I was raking leaves the other day, and that's not as whimsical as I feel like I thought it was as a kid, and that's probably because there are a lot more trees out east. I haven't done the math, but if I had to guess I'd say there are one hundred gazillion trillion deciduous trees on the East Coast and maybe 10 in Utah. If you love trees, you should move here. If you love streets that make sense and friendly cashiers, you should stay in Utah.
Anyway, I was raking leaves and that took hours, so I didn't really have time to bag them up because I actually have other things I need to do besides raking leaves (despite what our tree thinks), but I couldn't leave my huge piles unattended because I knew -- I knew -- that some small child would come along, or some adorable little puppy or a teenager would come along and mess up my pile of leaves. So I strapped the baby onto me and sat down and put the leaves in one handful at a time (because it's actually quite hard to grab piles of leaves with a baby on you) because I knew -- I knew -- that if I didn't do it right away, someone was going to come along and Instagram my piles of wet leaves and mess them up. Darn kids.
And I was reminded, once again, that I'm quite the fall Scrooge.
It's not that I hate fall, I really don't. I like apple cider. The leaves sure look pretty as their chlorophyll breaks down and they slowly starve to death. We find giant gourds and give our kids knives to disfigure them and that's fun, I guess. And Halloween is the only time where you can see bloody zombies and pretty princesses unite together to grab a massive handful of candy out of my bowl, even after I asked them to take just one.
I really don't hate fall. Like I said, I'm quite fond of apple cider.
But despite how I feel about fall, I have to say, I'm pretty impressed by it. You see, fall has done a really good job at marketing itself. Think about the other seasons. Winter knows how to market itself, because winter is like "LOOK, I'M CHRISTMAS!!!" And while everyone is like, "Yay, winter is Christmas," winter quietly whispers the disclosure that nobody hears -- that Christmas is actually four days after winter starts and that there are three more months of darkness and frigid temperatures and they happen to be the farthest away from next Christmas that you can possibly be.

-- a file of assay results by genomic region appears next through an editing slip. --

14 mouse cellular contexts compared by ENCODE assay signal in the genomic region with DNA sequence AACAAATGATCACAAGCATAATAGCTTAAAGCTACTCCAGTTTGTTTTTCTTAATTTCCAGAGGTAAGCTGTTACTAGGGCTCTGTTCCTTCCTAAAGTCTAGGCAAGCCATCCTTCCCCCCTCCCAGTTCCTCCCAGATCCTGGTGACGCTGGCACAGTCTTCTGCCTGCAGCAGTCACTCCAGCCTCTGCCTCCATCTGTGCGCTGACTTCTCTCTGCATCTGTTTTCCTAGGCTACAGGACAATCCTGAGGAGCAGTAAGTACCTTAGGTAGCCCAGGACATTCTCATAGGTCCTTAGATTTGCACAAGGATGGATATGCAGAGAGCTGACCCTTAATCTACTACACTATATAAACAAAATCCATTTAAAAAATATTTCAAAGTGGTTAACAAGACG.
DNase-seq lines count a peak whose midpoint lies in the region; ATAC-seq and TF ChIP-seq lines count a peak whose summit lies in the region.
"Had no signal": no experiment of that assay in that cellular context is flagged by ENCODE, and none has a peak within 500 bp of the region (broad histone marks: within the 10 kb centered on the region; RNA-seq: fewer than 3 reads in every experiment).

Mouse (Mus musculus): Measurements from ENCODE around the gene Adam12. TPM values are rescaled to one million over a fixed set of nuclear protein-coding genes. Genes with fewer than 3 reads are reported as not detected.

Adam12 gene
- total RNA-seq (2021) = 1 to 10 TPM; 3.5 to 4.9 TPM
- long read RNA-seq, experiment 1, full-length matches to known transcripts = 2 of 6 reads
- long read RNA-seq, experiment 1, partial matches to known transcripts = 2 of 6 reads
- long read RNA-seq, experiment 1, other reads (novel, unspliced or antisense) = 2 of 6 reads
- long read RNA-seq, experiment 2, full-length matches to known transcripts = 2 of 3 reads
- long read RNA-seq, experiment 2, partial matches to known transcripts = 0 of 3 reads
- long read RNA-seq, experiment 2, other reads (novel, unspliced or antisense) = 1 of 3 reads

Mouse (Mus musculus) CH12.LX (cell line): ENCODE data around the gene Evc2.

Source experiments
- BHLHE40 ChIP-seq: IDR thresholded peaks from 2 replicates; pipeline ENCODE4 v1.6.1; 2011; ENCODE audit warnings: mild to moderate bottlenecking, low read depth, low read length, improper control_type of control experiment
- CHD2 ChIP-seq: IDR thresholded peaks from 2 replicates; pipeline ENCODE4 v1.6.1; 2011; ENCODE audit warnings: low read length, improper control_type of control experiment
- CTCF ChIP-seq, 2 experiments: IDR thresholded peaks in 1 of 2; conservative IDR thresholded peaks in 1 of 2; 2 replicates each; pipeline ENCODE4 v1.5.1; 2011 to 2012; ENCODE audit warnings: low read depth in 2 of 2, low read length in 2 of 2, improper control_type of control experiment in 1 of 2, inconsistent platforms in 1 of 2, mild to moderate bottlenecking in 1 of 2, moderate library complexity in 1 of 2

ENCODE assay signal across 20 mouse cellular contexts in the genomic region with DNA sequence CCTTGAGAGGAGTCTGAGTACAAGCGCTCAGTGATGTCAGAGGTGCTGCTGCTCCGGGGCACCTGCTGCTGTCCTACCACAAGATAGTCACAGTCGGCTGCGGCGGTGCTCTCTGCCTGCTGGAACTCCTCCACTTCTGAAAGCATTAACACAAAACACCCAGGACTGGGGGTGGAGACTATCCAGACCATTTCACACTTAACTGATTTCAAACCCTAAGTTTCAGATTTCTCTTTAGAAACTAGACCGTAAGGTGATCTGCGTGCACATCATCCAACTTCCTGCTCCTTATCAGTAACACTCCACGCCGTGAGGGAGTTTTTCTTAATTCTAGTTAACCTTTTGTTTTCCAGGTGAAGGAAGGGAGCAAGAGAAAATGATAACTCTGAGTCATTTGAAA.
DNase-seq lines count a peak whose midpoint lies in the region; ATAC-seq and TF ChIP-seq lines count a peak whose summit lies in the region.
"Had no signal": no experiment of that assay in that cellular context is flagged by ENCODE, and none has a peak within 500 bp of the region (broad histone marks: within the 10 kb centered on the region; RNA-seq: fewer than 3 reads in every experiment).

Spring doesn't do a great job at marketing. People are just like, "Oh, spring is so crazy. Make up your mind on the weather, Spring!" And I think spring just sits back and takes that, when really, it should be like, "I am vanquishing winter and bringing you Cadbury Eggs. I DO WHAT I WANT."
Summer doesn't spend any money on marketing because it knows it's awesome. Summer is like the cool kid in the school elections. It knows that people like it, so it doesn't really work hard on its campaign.
Fall, on the other hand, is a marketing genius. Fall really knows how to sell itself. Everyone likes fall, and if there are any other people like me who are rotten to the core and don't really like fall, they at least pretend to like fall. I pretended to like fall for years. I used to say it was my favorite season when I was little, which is ludicrous, because I was spent my early childhood in central Alaska and they don't have fall there.